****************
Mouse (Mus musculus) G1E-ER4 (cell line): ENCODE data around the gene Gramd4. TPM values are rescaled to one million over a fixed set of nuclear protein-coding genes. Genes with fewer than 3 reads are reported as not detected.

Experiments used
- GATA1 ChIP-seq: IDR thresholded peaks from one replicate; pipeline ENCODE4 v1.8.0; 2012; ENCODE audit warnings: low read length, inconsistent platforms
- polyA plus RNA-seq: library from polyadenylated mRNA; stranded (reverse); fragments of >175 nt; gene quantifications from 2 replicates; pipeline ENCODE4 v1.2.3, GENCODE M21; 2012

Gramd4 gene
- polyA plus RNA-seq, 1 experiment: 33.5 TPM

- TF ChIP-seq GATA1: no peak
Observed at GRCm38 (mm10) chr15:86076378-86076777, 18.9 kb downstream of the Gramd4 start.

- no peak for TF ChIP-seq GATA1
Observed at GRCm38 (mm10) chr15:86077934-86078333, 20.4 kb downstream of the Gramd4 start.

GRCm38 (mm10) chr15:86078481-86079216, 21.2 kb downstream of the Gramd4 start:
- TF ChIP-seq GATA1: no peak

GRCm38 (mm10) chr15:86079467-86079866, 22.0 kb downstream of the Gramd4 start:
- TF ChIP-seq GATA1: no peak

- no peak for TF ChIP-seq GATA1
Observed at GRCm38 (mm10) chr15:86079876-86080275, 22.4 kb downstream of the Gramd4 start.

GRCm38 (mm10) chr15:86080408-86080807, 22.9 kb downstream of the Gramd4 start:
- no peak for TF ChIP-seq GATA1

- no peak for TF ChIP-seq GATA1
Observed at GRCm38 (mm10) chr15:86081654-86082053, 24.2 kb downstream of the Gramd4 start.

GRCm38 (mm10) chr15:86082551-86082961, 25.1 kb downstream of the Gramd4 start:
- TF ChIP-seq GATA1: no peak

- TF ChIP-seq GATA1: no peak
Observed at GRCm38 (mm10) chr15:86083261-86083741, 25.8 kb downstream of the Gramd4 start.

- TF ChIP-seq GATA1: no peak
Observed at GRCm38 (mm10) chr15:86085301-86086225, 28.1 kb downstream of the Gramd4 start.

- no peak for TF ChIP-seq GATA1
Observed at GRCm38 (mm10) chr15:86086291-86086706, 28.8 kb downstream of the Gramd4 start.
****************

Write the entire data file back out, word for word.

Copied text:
Mouse (Mus musculus) G1E-ER4 (cell line): ENCODE data around the gene Gramd4. TPM values are rescaled to one million over a fixed set of nuclear protein-coding genes. Genes with fewer than 3 reads are reported as not detected.

Experiments used
- GATA1 ChIP-seq: IDR thresholded peaks from one replicate; pipeline ENCODE4 v1.8.0; 2012; ENCODE audit warnings: low read length, inconsistent platforms
- polyA plus RNA-seq: library from polyadenylated mRNA; stranded (reverse); fragments of >175 nt; gene quantifications from 2 replicates; pipeline ENCODE4 v1.2.3, GENCODE M21; 2012

Gramd4 gene
- polyA plus RNA-seq, 1 experiment: 33.5 TPM

- TF ChIP-seq GATA1: no peak
Observed at GRCm38 (mm10) chr15:86076378-86076777, 18.9 kb downstream of the Gramd4 start.

- no peak for TF ChIP-seq GATA1
Observed at GRCm38 (mm10) chr15:86077934-86078333, 20.4 kb downstream of the Gramd4 start.

GRCm38 (mm10) chr15:86078481-86079216, 21.2 kb downstream of the Gramd4 start:
- TF ChIP-seq GATA1: no peak

GRCm38 (mm10) chr15:86079467-86079866, 22.0 kb downstream of the Gramd4 start:
- TF ChIP-seq GATA1: no peak

- no peak for TF ChIP-seq GATA1
Observed at GRCm38 (mm10) chr15:86079876-86080275, 22.4 kb downstream of the Gramd4 start.

GRCm38 (mm10) chr15:86080408-86080807, 22.9 kb downstream of the Gramd4 start:
- no peak for TF ChIP-seq GATA1

- no peak for TF ChIP-seq GATA1
Observed at GRCm38 (mm10) chr15:86081654-86082053, 24.2 kb downstream of the Gramd4 start.

GRCm38 (mm10) chr15:86082551-86082961, 25.1 kb downstream of the Gramd4 start:
- TF ChIP-seq GATA1: no peak

- TF ChIP-seq GATA1: no peak
Observed at GRCm38 (mm10) chr15:86083261-86083741, 25.8 kb downstream of the Gramd4 start.

- TF ChIP-seq GATA1: no peak
Observed at GRCm38 (mm10) chr15:86085301-86086225, 28.1 kb downstream of the Gramd4 start.

- no peak for TF ChIP-seq GATA1
Observed at GRCm38 (mm10) chr15:86086291-86086706, 28.8 kb downstream of the Gramd4 start.